Are there degrees of dishonesty that have become acceptable in our society — like little white lies? Or snitching a grape while shopping? Or fudging on a tax return? Or pirating music online?

The problem, when it came right down to it, was towels.

And sheets. And pillows. And blankets.

The stuff just kept disappearing.

Of course, there was no great mystery about where it was going. Mark knew perfectly well that his guests were taking it home. The problem was getting it back.

Mark had been in the hosting business for a long time. He studied hotel management in college and worked his way through school at one of the city’s finest hotels. He was accepted into a management-training program with a prestigious hotel chain and began climbing the corporate ladder. After six years, his company offered him the chance of a lifetime: an executive position, with the kind of fringe benefits you only see on “Lifestyles of the Rich and Famous.”

It was a dream job, but it wasn’t his dream. So he turned it down. His dream was finally realized when he was able to purchase a beautiful, well-kept motel near a busy tourist attraction. Running his own motel was all he hoped it would be — except for one thing. Experience had taught him that people sometimes take things that don't belong to them. But he didn’t realize how personally it would affect him when the towels that his guests were taking were his towels.

“It was a slap in the face,” he told me. “I mean, I did everything possible to see that my guests had a pleasant stay, and they rewarded me by stealing from me. I couldn't understand it.”

Mark tried writing letters to gently ask guests to return motel property that may have “accidentally” found its way into a suitcase. But it was just an additional expense, with no return. The only time he ever went after someone legally was when a couple of young guys slipped a television into the back of their truck. Mark found himself taking such overblown delight in their arrest and subsequent conviction that he decided it was time for him to get out of the business.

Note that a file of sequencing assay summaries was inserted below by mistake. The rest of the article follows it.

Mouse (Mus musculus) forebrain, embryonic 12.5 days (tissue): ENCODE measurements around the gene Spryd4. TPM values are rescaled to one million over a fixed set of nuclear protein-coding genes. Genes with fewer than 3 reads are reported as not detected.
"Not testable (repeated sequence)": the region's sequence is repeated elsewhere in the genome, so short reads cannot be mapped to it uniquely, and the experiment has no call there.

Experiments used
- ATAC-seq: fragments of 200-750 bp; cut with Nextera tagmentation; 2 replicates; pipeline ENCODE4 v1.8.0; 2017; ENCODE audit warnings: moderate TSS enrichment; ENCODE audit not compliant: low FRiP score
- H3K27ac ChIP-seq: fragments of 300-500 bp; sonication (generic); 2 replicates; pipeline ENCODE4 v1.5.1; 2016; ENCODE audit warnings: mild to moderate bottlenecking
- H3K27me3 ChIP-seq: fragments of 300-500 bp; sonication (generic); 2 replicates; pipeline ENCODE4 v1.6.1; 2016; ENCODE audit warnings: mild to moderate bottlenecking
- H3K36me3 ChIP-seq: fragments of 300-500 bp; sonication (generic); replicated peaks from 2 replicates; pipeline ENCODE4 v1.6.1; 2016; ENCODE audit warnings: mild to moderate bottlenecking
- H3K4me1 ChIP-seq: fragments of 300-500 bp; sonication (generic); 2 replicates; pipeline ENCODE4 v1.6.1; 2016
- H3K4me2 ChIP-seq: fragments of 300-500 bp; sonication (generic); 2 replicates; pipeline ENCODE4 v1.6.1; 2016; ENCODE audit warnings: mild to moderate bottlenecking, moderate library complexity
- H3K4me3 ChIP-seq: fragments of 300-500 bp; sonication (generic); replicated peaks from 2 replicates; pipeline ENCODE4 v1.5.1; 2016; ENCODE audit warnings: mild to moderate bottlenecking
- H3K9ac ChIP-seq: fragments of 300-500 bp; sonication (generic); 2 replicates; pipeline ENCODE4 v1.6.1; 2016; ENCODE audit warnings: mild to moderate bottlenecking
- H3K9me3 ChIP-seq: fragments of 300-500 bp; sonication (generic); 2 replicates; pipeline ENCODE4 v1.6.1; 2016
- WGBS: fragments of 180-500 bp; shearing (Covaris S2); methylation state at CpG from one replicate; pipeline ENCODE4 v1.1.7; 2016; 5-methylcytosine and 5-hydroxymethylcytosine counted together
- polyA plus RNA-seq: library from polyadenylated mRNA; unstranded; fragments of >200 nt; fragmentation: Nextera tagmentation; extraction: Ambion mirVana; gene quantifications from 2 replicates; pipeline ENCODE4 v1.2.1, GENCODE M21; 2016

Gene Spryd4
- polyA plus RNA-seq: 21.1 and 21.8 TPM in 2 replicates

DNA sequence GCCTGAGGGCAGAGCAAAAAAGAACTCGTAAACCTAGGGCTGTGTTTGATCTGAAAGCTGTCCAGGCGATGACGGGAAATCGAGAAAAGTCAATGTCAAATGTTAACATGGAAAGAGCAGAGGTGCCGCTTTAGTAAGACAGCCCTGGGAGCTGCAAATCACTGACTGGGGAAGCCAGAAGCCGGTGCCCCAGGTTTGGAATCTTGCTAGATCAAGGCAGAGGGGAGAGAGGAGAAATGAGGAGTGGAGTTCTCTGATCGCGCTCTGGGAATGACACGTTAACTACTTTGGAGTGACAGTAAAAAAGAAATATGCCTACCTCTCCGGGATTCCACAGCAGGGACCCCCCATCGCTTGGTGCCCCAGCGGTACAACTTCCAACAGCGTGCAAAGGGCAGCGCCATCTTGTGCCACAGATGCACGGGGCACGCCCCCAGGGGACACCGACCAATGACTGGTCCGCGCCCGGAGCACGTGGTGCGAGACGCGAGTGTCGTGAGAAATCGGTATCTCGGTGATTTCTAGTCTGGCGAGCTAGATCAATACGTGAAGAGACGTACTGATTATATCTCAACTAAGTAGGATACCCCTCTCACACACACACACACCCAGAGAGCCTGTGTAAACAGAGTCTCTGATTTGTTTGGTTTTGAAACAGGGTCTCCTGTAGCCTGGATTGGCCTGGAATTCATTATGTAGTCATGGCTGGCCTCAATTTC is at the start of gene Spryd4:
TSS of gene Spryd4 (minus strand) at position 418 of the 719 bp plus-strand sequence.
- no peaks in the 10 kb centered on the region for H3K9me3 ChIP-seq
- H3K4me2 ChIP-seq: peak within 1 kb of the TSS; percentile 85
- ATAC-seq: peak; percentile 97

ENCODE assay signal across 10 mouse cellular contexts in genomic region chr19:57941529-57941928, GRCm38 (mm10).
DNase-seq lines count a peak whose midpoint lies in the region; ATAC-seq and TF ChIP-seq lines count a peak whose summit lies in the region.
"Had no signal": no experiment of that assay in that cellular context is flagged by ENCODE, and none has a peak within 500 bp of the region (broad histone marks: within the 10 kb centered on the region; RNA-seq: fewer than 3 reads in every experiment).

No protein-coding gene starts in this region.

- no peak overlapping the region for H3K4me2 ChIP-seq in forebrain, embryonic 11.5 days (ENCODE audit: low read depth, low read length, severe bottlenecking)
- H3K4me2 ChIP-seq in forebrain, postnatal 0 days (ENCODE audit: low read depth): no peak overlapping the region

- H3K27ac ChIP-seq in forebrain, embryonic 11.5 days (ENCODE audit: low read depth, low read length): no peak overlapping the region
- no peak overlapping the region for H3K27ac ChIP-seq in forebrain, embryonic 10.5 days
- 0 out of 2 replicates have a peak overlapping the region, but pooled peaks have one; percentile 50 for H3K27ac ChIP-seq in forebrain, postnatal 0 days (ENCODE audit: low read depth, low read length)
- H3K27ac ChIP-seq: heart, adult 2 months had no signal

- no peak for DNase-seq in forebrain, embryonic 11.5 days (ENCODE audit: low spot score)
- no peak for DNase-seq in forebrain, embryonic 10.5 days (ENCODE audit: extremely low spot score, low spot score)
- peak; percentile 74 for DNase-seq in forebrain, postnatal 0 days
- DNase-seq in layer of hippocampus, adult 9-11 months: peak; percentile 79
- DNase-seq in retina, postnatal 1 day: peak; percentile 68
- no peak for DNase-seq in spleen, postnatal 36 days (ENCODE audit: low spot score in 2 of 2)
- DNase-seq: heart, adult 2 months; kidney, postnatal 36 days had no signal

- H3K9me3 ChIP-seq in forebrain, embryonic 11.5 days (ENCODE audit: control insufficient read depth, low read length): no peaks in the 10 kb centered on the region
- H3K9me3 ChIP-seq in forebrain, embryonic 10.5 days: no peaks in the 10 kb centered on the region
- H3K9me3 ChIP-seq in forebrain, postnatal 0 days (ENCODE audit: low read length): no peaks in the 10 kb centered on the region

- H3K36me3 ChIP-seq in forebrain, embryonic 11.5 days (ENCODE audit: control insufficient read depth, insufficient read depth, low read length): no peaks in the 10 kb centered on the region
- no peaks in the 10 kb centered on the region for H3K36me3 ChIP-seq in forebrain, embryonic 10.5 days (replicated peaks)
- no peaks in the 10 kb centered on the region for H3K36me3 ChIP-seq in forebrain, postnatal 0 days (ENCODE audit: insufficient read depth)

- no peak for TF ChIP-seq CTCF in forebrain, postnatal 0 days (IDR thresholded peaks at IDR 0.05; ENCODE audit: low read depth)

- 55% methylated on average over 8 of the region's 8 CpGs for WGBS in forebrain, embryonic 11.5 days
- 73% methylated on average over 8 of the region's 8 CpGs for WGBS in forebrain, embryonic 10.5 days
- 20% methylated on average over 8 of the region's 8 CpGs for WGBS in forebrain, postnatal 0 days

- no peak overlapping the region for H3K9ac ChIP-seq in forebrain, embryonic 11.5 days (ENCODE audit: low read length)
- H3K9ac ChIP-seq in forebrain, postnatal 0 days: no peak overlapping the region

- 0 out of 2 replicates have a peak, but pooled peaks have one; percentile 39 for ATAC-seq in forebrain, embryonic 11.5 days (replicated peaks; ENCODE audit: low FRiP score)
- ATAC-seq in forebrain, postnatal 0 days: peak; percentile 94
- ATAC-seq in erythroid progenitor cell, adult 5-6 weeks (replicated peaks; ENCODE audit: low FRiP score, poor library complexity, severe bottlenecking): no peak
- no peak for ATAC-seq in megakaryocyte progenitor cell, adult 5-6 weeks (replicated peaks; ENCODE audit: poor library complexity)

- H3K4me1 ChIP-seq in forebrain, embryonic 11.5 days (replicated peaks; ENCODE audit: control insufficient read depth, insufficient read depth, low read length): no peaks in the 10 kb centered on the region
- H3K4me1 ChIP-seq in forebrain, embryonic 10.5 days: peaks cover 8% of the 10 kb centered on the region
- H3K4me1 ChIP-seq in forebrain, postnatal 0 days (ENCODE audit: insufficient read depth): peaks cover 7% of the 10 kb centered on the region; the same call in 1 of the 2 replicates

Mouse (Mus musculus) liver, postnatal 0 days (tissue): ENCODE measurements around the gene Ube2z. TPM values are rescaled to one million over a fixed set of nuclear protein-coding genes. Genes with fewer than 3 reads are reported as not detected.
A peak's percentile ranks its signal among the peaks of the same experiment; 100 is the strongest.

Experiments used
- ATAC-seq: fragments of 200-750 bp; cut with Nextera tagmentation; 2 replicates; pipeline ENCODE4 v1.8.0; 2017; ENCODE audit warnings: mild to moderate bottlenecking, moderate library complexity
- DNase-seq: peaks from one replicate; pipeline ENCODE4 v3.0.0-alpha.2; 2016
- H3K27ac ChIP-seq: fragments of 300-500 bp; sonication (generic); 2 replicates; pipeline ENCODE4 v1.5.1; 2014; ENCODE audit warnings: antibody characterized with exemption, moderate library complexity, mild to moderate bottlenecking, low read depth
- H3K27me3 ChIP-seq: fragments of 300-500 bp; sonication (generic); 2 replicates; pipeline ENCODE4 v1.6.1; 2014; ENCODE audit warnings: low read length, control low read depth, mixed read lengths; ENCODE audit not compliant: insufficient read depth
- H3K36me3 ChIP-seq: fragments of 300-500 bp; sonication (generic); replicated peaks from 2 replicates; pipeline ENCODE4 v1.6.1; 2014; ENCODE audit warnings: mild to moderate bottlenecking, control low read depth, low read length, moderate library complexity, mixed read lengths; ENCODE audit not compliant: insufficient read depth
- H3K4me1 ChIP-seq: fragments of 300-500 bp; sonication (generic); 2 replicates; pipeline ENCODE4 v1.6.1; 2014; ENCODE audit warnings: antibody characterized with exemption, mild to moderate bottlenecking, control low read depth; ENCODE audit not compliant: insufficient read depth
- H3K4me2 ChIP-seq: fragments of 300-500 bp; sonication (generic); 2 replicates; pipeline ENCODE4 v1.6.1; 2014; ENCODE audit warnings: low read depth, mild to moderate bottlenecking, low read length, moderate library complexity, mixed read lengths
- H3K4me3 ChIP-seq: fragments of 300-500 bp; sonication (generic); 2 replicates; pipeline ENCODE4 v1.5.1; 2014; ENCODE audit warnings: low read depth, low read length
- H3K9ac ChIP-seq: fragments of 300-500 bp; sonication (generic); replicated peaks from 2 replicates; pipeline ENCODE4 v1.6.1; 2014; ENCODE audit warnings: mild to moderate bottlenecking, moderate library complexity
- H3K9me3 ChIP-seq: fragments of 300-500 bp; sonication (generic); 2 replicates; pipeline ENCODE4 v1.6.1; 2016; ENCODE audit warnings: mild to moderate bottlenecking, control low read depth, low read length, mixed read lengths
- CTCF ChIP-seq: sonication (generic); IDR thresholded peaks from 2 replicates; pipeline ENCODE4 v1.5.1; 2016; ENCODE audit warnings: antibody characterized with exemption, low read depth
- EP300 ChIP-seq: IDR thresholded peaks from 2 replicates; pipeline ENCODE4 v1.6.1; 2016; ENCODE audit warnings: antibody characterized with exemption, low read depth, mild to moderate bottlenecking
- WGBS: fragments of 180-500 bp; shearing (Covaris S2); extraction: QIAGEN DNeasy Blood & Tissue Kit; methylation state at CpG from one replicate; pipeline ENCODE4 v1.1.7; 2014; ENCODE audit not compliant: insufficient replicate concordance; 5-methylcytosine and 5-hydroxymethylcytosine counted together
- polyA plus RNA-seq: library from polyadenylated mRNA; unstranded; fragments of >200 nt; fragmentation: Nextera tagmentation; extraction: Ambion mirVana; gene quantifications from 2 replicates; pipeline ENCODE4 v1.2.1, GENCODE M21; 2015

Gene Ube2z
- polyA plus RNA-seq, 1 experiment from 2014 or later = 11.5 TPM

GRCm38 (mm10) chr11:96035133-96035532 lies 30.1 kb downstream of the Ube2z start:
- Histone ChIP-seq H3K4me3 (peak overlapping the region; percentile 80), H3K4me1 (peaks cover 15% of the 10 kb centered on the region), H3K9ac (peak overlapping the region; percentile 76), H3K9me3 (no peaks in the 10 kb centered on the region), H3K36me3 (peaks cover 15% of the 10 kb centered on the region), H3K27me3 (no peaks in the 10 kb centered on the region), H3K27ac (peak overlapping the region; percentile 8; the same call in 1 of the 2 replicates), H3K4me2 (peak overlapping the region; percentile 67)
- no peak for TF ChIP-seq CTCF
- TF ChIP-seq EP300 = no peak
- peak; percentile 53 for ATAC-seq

“It got to the point where I didn’t like people very much,” he said. “It’s kind of hard to be a good host when you consider your guests to be Huns and Visigoths.”

He’s been behind a desk in an unrelated business for a few years now, and he’s had time to become more philosophical. Most people value honesty, he reasons, and they consider themselves to be honest. But for some reason, they don’t think there’s anything dishonest about taking towels from a motel or silverware from a restaurant or, as one news report indicated, bathrobes from an aircraft carrier upon which they are the president’s guests.

“I guess they think it’s OK,” he said, “or else they think it’s just a little thing that doesn’t really matter. But it does matter, and not just in terms of dollars and cents. The way I see it, there’s no such thing as relative integrity. Either you’re honest or you’re not. It’s as simple as that. If you’re honest — really honest — it doesn’t occur to you to take something that doesn’t belong to you.”

But aren’t there degrees of dishonesty that have become sort of acceptable in our society? You know — like little white lies? Or snitching a grape from the grocery store’s produce department while shopping? Or fudging a little on a tax return? Or making personal copies on the copy machine at work? Or pirating music online?

“Sorry,” Mark says, “but I don't see it that way. I guess everyone has to decide for themselves if they're going to allow circumstances to dictate the degree of their integrity. For me, that’s too complicated. Maybe it’s just the way my mind works, but I can’t see the difference between snitching a grape and snitching a watermelon. So for me it’s just easier to keep my hands off stuff that doesn’t belong to me.”

Even if it means packing up after a trip without throwing in the towel.

To read more by Joseph B. Walker, please go to